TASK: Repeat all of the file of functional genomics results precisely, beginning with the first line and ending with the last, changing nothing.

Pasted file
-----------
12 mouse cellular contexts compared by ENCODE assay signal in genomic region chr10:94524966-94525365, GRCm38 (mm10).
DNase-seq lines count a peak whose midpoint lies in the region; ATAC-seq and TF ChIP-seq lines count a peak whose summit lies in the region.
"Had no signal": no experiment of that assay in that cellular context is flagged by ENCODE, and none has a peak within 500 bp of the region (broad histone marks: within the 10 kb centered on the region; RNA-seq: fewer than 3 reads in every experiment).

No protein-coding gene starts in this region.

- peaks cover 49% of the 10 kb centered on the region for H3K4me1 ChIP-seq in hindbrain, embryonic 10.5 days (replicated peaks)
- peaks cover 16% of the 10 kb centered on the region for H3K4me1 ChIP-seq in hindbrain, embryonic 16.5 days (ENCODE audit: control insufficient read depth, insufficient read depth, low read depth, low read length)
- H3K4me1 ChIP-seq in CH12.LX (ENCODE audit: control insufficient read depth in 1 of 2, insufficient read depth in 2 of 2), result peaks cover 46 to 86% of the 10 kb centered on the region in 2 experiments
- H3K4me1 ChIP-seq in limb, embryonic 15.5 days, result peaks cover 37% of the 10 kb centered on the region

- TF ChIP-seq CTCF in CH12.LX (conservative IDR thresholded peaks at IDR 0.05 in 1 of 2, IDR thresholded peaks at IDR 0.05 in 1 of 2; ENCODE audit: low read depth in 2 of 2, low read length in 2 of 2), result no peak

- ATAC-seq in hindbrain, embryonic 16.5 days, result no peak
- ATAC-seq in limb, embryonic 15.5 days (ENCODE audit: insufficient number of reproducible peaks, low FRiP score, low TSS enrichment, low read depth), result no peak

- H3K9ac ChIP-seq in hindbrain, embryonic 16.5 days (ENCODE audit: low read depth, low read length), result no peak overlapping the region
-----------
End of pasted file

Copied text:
12 mouse cellular contexts compared by ENCODE assay signal in genomic region chr10:94524966-94525365, GRCm38 (mm10).
DNase-seq lines count a peak whose midpoint lies in the region; ATAC-seq and TF ChIP-seq lines count a peak whose summit lies in the region.
"Had no signal": no experiment of that assay in that cellular context is flagged by ENCODE, and none has a peak within 500 bp of the region (broad histone marks: within the 10 kb centered on the region; RNA-seq: fewer than 3 reads in every experiment).

No protein-coding gene starts in this region.

- peaks cover 49% of the 10 kb centered on the region for H3K4me1 ChIP-seq in hindbrain, embryonic 10.5 days (replicated peaks)
- peaks cover 16% of the 10 kb centered on the region for H3K4me1 ChIP-seq in hindbrain, embryonic 16.5 days (ENCODE audit: control insufficient read depth, insufficient read depth, low read depth, low read length)
- H3K4me1 ChIP-seq in CH12.LX (ENCODE audit: control insufficient read depth in 1 of 2, insufficient read depth in 2 of 2), result peaks cover 46 to 86% of the 10 kb centered on the region in 2 experiments
- H3K4me1 ChIP-seq in limb, embryonic 15.5 days, result peaks cover 37% of the 10 kb centered on the region

- TF ChIP-seq CTCF in CH12.LX (conservative IDR thresholded peaks at IDR 0.05 in 1 of 2, IDR thresholded peaks at IDR 0.05 in 1 of 2; ENCODE audit: low read depth in 2 of 2, low read length in 2 of 2), result no peak

- ATAC-seq in hindbrain, embryonic 16.5 days, result no peak
- ATAC-seq in limb, embryonic 15.5 days (ENCODE audit: insufficient number of reproducible peaks, low FRiP score, low TSS enrichment, low read depth), result no peak

- H3K9ac ChIP-seq in hindbrain, embryonic 16.5 days (ENCODE audit: low read depth, low read length), result no peak overlapping the region